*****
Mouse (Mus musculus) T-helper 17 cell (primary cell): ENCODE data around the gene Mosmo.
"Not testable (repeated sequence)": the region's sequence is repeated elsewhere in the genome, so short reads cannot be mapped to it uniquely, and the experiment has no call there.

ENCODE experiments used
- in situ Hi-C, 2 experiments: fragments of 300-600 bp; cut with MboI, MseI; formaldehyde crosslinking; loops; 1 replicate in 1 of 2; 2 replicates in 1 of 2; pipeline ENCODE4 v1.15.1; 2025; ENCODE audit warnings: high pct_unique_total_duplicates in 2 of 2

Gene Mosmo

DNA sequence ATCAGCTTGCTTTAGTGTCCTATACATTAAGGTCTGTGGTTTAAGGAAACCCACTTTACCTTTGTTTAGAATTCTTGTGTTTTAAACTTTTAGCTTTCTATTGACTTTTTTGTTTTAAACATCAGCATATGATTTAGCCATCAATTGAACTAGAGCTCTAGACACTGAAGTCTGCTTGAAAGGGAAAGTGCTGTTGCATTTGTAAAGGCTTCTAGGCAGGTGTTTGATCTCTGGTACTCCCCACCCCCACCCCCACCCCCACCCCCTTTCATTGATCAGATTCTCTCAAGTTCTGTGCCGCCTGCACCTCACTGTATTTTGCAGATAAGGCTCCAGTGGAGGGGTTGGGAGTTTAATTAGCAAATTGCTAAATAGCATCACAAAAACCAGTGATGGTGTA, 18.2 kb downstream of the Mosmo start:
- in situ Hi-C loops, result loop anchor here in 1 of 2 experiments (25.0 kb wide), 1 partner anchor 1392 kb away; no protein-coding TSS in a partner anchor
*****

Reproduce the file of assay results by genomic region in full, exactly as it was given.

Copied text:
Mouse (Mus musculus) T-helper 17 cell (primary cell): ENCODE data around the gene Mosmo.
"Not testable (repeated sequence)": the region's sequence is repeated elsewhere in the genome, so short reads cannot be mapped to it uniquely, and the experiment has no call there.

ENCODE experiments used
- in situ Hi-C, 2 experiments: fragments of 300-600 bp; cut with MboI, MseI; formaldehyde crosslinking; loops; 1 replicate in 1 of 2; 2 replicates in 1 of 2; pipeline ENCODE4 v1.15.1; 2025; ENCODE audit warnings: high pct_unique_total_duplicates in 2 of 2

Gene Mosmo

DNA sequence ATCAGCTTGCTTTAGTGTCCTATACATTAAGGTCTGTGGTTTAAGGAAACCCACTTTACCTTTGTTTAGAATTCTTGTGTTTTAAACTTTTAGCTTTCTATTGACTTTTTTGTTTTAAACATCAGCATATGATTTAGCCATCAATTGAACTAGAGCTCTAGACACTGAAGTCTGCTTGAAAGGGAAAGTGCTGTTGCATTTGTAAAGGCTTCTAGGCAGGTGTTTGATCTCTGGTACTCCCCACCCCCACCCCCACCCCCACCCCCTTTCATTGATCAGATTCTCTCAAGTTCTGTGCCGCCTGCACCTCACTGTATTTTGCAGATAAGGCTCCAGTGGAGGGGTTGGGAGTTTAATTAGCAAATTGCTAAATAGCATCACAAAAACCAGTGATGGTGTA, 18.2 kb downstream of the Mosmo start:
- in situ Hi-C loops, result loop anchor here in 1 of 2 experiments (25.0 kb wide), 1 partner anchor 1392 kb away; no protein-coding TSS in a partner anchor